[INDOLOGY] Rice farming in India much older than thought

Witzel, Michael witzel at fas.harvard.edu
Mon Nov 21 14:39:10 UTC 2016

Dear Jarrod and All,

two points:  The cultivation of rice in the Indus Civilization is old news. I have known this for some 10 years, from my colleague here at HARP, the Harvard Excavation project at Harappa. Will ask him (Richard Meadow)

As for rice: genetic studies, also some 10 yeras ago, have shown that cultivated Indian rice is a hybrid of Chinese (“Japonica’) and local Indian wild rice (Nivara), see publications by Yoichiro Sato, Chikyu..Inst., Kyoto. 

The much hyped (also for early Iron) Lahuradeva in eastern UP., with its 6 rice grains, represents wild rice (Nivara)  — as can be seen in their pytholiths. Cultivated rice enters the picture only around 2500-2000 BCE (from memory)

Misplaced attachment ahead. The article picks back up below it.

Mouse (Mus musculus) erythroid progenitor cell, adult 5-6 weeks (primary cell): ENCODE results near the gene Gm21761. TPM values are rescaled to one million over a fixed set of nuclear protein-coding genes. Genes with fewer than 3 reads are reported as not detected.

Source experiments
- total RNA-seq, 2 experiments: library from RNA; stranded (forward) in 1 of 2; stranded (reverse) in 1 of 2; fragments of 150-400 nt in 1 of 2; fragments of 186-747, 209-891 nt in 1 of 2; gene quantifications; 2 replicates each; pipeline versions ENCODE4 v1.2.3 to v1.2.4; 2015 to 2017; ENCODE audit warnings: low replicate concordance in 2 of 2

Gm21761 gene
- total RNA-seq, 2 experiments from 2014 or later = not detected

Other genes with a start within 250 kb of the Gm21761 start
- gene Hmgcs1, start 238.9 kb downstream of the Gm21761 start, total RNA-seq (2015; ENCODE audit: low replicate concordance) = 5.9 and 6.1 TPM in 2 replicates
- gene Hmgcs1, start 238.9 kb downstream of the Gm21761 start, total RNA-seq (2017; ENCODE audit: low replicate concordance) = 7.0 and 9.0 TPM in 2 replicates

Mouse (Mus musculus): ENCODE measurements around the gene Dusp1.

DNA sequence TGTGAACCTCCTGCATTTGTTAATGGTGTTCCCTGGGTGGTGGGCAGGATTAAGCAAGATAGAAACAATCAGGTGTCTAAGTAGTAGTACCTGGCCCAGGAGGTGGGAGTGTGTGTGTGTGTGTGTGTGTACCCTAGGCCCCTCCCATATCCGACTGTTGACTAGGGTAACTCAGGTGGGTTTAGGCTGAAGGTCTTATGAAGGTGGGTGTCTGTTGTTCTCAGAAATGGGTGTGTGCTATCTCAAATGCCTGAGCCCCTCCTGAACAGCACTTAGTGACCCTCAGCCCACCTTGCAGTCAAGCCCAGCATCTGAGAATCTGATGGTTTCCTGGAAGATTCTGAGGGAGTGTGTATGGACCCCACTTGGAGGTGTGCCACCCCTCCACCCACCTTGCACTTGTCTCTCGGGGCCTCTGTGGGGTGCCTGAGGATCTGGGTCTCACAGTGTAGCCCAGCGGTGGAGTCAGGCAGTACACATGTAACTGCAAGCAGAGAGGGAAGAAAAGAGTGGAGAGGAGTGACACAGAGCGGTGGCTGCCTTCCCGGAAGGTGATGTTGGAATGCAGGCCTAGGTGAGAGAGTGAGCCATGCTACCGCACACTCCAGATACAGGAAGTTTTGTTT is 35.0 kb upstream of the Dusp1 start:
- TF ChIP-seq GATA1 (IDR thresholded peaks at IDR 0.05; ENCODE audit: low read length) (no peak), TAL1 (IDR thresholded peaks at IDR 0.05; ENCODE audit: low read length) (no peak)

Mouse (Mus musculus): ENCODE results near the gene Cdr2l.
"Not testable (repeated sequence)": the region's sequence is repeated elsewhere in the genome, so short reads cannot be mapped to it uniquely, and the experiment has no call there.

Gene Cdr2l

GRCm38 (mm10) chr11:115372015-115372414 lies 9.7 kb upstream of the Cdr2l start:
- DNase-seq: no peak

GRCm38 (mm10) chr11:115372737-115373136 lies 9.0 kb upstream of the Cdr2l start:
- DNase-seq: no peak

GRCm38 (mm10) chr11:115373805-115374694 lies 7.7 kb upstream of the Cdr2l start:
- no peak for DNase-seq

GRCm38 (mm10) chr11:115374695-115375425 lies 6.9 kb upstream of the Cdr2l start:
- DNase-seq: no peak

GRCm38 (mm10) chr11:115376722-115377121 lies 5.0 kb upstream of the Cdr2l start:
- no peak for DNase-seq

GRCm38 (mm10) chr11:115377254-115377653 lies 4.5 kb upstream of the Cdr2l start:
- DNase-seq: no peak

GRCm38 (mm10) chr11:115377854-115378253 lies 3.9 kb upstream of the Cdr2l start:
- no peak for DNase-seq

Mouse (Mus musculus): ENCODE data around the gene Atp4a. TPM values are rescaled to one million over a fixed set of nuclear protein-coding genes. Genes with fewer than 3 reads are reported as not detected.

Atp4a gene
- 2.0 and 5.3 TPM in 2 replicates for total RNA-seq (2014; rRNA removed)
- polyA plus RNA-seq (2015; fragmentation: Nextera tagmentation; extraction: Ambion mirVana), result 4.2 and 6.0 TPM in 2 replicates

I will look up the data, over Thanksgiving.


> On Nov 21, 2016, at 7:58 AM, Jarrod Whitaker <whitakjl at wfu.edu> wrote:
> Some of you may be interested in this article on rice cultivation in the Indus Valley Civilization:
> http://phys.org/news/2016-11-rice-farming-india-older-thought.html
> JW
> Jarrod Whitaker, Ph.D.
> Associate Professor,
> Graduate Program Director,
> Department for the Study of Religions.
> Faculty, Department of Women's,
> Gender and Sexuality Studies.
> Wake Forest University
> P.O. Box 7212
> Winston-Salem, NC 27109
> whitakjl at wfu.edu
> p 336.758.4162
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